These birds live in dry open lands, particularly near palm trees. So, take your binoculars and look for a bright yellow or orange bird with a black upper body and throat. These are male Hooded Orioles.

Females and chicks are yellow with gray wings and have no black marks on their faces like males. Both males and females make different sounds. The male Hooded Oriole makes jumbled whistling sounds, while females make sharp and less complex calls.

13. Bronzed Cowbird

female Bronzed Cowbird perched
Image Credit: Stubblefield Photography, Shutterstock
Scientific Name Molothrus aeneus
Weight 2.3–2.6 ounces
Wingspan 13.0 inches
Lifespan 6 years
Diet Seeds, grains, and insects

Bronzed Cowbirds are not widespread birds in the state, but you can spot them all year. These are larger than other cowbird species, walking in pasture and open fields.

The males are black-colored with distinctive red eyes and glossy blue wings. Females, on the other hand, are brown in Western New Mexico and darker in Eastern areas. Like males, they have red eyes, while chicks have black eyes.

Listen to harsh jeeps, screams, and chattering calls of Bronzed Cowbirds to find them quickly.

14. Orchard Oriole

female Orchard Oriole in the tree
Image Credit: Danita Delimont, Shutterstock
Scientific Name Icterus spurius
Weight 0.6–1.0 ounces
Wingspan 9.8 inches
Lifespan 9–11 years
Diet Insects, spiders, nectar, and fruits

Orchard Orioles are rare and the smallest blackbird species in North America. In New Mexico, these birds arrive during summer and stay from April to October. They are mostly seen along riverbanks, farms, open shrublands, and backyards.

Male and female Orchard Orioles appear pretty differently. The females have greenish-yellow bodies with pale undersides and dark upper bodies. They also have dark wings with white wing bars. Comparatively, males have bold colors, blackheads and upper bodies, and reddish underbodies.

Listen to a series of jumbled whistles to spot an Orchard Oriole flying close to you.

15. Rusty Blackbird

female Rusty Blackbird on the ground
Image Credit: Paul Reeves Photography, Shutterstock
Scientific Name Euphagus carolinus
Weight 1.7–2.8 ounces
Wingspan 14.6 inches
Lifespan 9–11 years
Diet Insects, small fish, other birds, and seeds

Rusty Blackbirds are near-threatened species included in the IUCN’s red list. This is because their populations have declined by 99% over the past four decades. But you can spot them across New Mexico.

These birds mainly inhabit swamps, bogs, large ponds, and marshes. You can identify the male Rusty Blackbirds by their glossy black bodies in summer, which turn rusty brown in winter.

Females have brownish-gray bodies with rusty feathers, darker areas around the eyes, and light streaks above. You can also listen to their high-pitched whistles and creaks to know they are close by.

16. Baltimore Oriole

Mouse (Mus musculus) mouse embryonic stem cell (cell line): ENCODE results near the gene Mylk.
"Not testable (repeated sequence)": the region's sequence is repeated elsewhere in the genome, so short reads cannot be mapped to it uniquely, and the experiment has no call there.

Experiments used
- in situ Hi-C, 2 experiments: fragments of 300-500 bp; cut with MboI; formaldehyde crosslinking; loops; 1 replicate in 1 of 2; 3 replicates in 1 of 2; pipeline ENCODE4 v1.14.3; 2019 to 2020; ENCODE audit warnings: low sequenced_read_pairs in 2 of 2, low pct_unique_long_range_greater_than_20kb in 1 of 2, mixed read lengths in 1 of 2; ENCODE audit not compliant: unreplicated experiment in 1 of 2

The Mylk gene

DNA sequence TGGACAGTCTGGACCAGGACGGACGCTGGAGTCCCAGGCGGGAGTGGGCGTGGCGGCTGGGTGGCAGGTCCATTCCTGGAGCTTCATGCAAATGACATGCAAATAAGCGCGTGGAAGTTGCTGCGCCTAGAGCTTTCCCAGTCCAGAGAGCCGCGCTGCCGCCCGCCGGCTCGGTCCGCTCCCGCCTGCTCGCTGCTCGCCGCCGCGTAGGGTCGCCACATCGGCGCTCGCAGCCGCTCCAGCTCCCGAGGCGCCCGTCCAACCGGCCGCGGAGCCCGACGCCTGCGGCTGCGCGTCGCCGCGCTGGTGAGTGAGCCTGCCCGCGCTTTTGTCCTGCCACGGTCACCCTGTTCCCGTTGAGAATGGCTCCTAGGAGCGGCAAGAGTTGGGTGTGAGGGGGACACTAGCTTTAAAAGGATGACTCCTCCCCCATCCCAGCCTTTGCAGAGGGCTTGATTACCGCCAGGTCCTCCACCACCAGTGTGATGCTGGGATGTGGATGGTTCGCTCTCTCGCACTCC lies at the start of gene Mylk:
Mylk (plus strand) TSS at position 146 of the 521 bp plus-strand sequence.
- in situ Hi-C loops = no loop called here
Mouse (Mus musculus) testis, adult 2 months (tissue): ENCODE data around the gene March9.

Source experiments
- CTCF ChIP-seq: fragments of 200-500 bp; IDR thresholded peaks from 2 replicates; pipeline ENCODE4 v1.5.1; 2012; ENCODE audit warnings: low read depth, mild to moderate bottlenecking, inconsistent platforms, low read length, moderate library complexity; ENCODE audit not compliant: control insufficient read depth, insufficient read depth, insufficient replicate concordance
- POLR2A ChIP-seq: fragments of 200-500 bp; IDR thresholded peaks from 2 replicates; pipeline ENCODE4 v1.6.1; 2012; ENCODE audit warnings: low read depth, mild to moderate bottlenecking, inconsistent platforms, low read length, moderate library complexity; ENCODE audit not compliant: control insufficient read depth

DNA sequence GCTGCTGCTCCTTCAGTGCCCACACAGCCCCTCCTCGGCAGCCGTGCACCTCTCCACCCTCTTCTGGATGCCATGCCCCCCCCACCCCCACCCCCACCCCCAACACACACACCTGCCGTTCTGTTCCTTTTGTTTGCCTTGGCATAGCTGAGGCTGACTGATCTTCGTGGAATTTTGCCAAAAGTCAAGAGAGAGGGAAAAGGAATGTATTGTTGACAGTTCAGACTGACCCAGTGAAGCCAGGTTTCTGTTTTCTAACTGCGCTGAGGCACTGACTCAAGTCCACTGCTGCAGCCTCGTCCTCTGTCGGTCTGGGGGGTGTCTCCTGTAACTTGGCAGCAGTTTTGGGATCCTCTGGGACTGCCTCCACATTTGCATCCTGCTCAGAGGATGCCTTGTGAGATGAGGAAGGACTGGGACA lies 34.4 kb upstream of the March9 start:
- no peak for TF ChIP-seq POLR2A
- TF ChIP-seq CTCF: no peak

Image Credit: MillionPM, Pixabay
Scientific Name Icterus galbula
Weight 1.1–1.4 ounces
Wingspan 9.1–11.8 inches
Lifespan 11 years
Diet Insects, fruits, and crops

Baltimore Orioles are one of the rare blackbirds in New Mexico. They’re found high in open forests, woodlands, riverbanks, parks, and backyards. The residents of New Mexico symbolize these birds as “joys of spring.”

You can identify the males with their black and bright orange bodies. They also have white wing bars and black wings. Females, on the other hand, have yellow undersides with brownish-yellow uppersides. They also have yellow streaks on their heads with grayish-brown wings.

Listen to the melodious flute-like song by Baltimore Oriole to find these birds instantly. They also make sharp alarm and chattering sounds.

hummingbird divider

Final Thoughts

New Mexico hosts around 18 blackbird species, all of which delight our eyes and ears. Some of these birds are abundant, while the rest are rare.

Blackbirds in New Mexico belong to the family of songbirds, including bright-colored birds. These birds are not entirely black but have striking combinations of iridescent colors.

Whether you want to witness Red-headed Blackbirds or Brown-headed Cowbirds, remember the identification signs of each to make the most of your time!

See Also: 14 Types of Hummingbirds in New Mexico (With Pictures)

Featured Image Credit: K-nana, Shutterstock

About the Author Jeff Weishaupt

Jeff is a tech professional by day, writer, and amateur photographer by night. He's had the privilege of leading software teams for startups to the Fortune 100 over the past two decades. He currently works in the data privacy space. Jeff's amateur photography interests started in 2008 when he got his first DSLR camera, the Canon Rebel. Since then, he's taken tens of thousands of photos. His favorite handheld camera these days is his Google Pixel 6 XL. He loves taking photos of nature and his kids. In 2016, he bought his first drone, the Mavic Pro. Taking photos from the air is an amazing perspective, and he loves to take his drone while traveling.